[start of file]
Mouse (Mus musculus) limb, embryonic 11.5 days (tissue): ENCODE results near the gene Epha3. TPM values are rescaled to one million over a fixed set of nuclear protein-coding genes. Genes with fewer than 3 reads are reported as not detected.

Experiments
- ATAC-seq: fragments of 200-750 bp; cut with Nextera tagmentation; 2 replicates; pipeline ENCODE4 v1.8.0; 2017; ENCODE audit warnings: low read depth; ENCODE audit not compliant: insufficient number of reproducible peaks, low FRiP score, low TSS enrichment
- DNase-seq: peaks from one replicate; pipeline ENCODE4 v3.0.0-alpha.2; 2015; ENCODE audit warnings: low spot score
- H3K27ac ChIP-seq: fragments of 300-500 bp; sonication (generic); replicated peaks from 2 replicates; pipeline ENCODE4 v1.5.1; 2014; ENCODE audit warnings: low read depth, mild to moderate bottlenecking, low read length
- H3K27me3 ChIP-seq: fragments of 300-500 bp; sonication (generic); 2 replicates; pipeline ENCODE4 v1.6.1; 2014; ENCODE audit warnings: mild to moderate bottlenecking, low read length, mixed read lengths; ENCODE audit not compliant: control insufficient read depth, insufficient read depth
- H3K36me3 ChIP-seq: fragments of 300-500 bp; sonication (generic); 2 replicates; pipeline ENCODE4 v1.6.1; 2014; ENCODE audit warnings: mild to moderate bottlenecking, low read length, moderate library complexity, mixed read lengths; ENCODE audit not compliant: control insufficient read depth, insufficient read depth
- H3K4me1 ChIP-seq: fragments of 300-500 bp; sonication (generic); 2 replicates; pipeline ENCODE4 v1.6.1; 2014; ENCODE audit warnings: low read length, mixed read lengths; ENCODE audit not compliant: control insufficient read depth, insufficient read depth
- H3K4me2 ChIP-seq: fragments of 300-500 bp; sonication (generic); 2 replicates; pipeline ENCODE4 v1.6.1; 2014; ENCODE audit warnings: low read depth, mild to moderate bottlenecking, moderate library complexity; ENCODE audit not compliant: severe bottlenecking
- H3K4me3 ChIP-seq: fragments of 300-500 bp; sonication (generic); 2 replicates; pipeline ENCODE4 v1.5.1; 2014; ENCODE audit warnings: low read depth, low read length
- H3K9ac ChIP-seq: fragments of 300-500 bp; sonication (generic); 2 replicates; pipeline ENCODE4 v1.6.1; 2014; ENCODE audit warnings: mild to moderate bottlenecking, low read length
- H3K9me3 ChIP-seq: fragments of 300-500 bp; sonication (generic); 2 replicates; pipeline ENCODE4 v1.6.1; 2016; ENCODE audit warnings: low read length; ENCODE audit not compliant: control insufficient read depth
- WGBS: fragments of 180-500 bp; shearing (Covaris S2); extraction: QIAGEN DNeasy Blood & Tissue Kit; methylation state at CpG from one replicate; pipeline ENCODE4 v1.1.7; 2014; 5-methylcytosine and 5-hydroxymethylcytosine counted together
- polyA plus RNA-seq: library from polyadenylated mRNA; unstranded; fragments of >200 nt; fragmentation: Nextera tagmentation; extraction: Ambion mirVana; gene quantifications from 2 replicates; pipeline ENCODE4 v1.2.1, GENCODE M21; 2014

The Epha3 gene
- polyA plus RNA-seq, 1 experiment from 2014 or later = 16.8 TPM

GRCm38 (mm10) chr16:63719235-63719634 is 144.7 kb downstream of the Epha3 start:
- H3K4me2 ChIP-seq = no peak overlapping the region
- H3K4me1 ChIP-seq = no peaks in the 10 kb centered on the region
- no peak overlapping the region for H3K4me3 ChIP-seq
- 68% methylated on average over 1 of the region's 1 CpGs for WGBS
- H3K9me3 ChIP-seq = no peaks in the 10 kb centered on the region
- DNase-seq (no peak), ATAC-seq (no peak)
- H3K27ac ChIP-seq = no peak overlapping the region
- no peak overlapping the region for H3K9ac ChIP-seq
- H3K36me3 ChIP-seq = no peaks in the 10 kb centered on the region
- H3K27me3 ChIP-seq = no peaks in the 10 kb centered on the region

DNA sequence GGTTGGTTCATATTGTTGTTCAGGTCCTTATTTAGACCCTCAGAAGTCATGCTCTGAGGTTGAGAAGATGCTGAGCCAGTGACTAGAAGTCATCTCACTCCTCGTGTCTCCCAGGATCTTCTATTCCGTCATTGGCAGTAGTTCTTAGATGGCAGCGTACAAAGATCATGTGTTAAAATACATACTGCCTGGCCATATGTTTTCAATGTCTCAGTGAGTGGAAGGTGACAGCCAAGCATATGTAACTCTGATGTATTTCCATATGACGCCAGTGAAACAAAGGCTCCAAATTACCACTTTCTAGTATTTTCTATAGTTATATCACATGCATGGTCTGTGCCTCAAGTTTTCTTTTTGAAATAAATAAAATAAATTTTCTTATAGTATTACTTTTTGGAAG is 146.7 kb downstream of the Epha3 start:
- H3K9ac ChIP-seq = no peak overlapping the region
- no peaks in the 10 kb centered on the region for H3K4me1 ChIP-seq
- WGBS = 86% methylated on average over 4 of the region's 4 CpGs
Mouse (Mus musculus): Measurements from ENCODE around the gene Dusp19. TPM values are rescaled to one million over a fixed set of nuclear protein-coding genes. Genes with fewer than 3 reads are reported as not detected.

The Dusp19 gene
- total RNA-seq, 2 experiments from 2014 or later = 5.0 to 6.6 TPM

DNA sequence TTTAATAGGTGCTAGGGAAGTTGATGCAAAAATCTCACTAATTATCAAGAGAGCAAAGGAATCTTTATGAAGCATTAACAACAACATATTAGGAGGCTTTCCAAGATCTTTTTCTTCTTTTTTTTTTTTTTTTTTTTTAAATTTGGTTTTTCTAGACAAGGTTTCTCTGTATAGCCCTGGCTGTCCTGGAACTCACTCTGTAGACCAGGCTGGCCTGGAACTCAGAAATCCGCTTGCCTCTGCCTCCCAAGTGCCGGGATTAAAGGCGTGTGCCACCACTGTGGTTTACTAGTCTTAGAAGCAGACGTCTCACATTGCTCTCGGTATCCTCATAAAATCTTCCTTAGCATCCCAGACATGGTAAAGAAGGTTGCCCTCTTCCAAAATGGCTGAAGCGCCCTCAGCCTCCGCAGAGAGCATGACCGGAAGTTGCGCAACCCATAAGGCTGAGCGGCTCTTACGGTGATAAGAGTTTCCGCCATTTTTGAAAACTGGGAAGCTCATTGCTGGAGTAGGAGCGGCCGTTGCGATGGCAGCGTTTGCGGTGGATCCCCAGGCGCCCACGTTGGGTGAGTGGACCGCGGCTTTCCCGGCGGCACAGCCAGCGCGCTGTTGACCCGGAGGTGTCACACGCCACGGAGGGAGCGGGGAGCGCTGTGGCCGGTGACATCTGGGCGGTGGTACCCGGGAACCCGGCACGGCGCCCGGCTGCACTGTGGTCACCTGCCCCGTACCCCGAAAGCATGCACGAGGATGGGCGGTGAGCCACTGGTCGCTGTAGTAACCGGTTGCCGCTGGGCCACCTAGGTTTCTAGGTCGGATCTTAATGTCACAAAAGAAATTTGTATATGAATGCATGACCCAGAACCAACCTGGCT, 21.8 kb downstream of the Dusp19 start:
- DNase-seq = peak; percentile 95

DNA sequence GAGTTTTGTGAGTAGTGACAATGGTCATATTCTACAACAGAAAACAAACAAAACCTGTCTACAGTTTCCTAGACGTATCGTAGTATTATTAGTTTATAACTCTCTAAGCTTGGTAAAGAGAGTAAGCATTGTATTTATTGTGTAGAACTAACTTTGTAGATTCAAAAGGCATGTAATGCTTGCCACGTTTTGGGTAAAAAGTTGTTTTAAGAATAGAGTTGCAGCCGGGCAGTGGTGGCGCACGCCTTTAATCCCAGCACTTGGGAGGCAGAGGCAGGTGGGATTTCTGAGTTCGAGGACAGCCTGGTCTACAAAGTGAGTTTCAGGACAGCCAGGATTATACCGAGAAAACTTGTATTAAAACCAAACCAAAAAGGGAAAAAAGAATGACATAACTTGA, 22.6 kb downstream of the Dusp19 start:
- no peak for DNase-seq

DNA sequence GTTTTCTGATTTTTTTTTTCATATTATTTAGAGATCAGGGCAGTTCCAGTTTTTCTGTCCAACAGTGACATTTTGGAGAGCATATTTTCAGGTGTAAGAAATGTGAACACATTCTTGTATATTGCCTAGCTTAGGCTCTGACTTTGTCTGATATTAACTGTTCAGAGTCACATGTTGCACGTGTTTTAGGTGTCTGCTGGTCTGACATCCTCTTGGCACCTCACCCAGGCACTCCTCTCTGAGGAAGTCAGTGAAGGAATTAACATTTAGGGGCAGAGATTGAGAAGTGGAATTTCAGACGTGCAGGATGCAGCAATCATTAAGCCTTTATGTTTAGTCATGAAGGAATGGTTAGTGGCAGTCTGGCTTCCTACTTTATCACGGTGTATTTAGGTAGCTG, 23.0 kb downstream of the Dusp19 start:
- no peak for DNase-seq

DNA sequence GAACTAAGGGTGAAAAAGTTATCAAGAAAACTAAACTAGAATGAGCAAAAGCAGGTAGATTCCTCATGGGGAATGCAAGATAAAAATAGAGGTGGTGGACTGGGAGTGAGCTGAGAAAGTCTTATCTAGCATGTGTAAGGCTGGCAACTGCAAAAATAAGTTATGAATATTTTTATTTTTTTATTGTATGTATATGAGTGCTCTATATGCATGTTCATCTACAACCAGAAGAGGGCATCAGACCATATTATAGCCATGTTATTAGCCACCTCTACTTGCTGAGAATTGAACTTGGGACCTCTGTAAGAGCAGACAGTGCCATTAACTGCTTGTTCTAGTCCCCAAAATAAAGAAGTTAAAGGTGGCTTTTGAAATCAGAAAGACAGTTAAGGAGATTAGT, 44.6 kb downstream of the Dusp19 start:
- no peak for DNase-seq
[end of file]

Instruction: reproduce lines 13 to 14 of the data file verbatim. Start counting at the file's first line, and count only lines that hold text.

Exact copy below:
- WGBS: fragments of 180-500 bp; shearing (Covaris S2); extraction: QIAGEN DNeasy Blood & Tissue Kit; methylation state at CpG from one replicate; pipeline ENCODE4 v1.1.7; 2014; 5-methylcytosine and 5-hydroxymethylcytosine counted together
- polyA plus RNA-seq: library from polyadenylated mRNA; unstranded; fragments of >200 nt; fragmentation: Nextera tagmentation; extraction: Ambion mirVana; gene quantifications from 2 replicates; pipeline ENCODE4 v1.2.1, GENCODE M21; 2014